For college kids, the start of the semester means added expenses, including books.
Every college campus has a bookstore, but of course, once you walk through the doors, you're signing up to pay hundreds of dollars. But if you've got a smart phone, then you've got an easy way to save.
Students are expected to set aside $1,200 a year for books and other course materials, according to the College Board.
To avoid that scenario, we met up with financial savings expert Cat Alford, who has been tracking some of the best digital apps you can use to save big bucks.
First up – Chegg, a company that will allow you to get an e-book copy of your textbook while you wait on the physical copy to come in the mail.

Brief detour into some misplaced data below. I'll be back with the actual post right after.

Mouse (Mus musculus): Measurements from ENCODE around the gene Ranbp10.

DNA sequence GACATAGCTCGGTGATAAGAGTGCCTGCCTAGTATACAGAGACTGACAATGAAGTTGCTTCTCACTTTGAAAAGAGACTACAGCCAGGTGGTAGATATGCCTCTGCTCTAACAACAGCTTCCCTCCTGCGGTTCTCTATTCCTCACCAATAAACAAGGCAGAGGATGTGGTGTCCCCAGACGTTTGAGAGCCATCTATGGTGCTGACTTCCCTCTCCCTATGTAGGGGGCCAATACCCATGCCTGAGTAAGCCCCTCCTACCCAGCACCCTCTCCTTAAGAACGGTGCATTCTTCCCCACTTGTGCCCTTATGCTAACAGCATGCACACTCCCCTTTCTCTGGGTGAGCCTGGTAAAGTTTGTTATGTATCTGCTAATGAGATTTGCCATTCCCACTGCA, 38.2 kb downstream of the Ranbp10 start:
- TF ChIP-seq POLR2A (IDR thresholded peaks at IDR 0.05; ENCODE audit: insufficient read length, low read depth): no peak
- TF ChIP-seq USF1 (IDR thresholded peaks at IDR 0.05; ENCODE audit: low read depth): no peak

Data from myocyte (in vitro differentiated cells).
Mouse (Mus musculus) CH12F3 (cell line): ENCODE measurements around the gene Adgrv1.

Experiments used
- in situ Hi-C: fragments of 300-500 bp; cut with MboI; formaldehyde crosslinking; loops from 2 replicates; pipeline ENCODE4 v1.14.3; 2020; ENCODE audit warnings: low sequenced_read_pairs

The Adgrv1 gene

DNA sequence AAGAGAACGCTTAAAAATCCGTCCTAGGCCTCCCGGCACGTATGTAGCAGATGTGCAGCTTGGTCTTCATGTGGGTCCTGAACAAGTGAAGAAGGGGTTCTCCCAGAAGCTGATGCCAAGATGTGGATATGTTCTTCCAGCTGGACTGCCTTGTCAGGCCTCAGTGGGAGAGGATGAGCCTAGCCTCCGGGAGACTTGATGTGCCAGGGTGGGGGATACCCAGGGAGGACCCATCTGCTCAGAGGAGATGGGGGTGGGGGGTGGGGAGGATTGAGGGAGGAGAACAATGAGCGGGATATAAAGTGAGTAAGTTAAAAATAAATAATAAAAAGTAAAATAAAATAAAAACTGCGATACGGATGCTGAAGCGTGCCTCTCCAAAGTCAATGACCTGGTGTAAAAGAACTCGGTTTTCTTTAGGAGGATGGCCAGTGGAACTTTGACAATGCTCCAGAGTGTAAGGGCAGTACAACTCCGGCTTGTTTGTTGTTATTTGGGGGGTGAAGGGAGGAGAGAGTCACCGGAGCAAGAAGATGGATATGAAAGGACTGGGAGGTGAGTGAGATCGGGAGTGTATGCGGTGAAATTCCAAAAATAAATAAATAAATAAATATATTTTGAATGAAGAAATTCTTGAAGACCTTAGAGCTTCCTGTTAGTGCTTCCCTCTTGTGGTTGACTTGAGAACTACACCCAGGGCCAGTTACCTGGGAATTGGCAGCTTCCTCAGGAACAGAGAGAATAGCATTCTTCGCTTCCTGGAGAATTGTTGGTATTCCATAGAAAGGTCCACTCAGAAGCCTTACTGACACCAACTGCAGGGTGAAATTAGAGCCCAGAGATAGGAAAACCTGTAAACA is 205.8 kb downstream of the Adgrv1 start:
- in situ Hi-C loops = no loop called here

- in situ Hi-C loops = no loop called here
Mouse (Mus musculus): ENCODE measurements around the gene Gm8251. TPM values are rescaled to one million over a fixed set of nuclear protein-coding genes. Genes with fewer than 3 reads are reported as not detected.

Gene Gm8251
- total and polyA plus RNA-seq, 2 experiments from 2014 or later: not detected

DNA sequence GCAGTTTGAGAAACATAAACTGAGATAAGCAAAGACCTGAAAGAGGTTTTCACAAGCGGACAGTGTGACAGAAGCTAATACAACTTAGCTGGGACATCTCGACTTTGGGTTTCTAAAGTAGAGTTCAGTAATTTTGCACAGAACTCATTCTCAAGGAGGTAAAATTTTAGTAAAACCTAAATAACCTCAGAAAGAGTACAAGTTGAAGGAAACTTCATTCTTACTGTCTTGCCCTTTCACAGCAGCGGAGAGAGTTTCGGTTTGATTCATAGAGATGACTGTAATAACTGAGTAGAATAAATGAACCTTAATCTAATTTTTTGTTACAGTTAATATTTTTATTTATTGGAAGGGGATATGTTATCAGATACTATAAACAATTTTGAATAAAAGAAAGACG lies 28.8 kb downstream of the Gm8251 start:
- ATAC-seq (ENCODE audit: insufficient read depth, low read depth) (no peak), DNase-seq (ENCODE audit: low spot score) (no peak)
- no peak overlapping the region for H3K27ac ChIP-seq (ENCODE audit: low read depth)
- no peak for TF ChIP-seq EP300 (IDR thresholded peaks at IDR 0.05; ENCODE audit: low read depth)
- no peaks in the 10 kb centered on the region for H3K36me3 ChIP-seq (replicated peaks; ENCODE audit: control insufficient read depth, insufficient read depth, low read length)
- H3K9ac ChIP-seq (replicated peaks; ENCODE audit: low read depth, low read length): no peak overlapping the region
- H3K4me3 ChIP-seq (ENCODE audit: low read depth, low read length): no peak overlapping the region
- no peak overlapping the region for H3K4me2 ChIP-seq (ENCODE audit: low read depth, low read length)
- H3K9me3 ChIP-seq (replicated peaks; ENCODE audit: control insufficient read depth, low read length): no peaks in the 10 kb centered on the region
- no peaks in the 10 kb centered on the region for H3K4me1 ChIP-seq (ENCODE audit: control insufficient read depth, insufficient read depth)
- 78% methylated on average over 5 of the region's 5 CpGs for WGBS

"If you have homework due that day and you waited too long to buy your books, you can access the book right away while you wait," Alford says.
Meanwhile, Campus Books allows you to price compare with other sellers, including Amazon, and has GPS technology in the app, allowing you to get your book as soon as possible.
"They will actually find your location," Alford says. They will tell you which stores in your area have the college textbook that you need."
Another fan favorite is eCampus, which helps students save up to 90 percent on both new and used textbooks.
"They usually offer a lot of different coupons on top of the savings you already have, so it really pays to use a coupon search," Alford says.
With all these companies, if you don't want to put up the cash to buy, you can always rent. And keep in mind, if you get financial aid, you may want to check with your school and see if they'll allow you to allocate some of those funds to the books.
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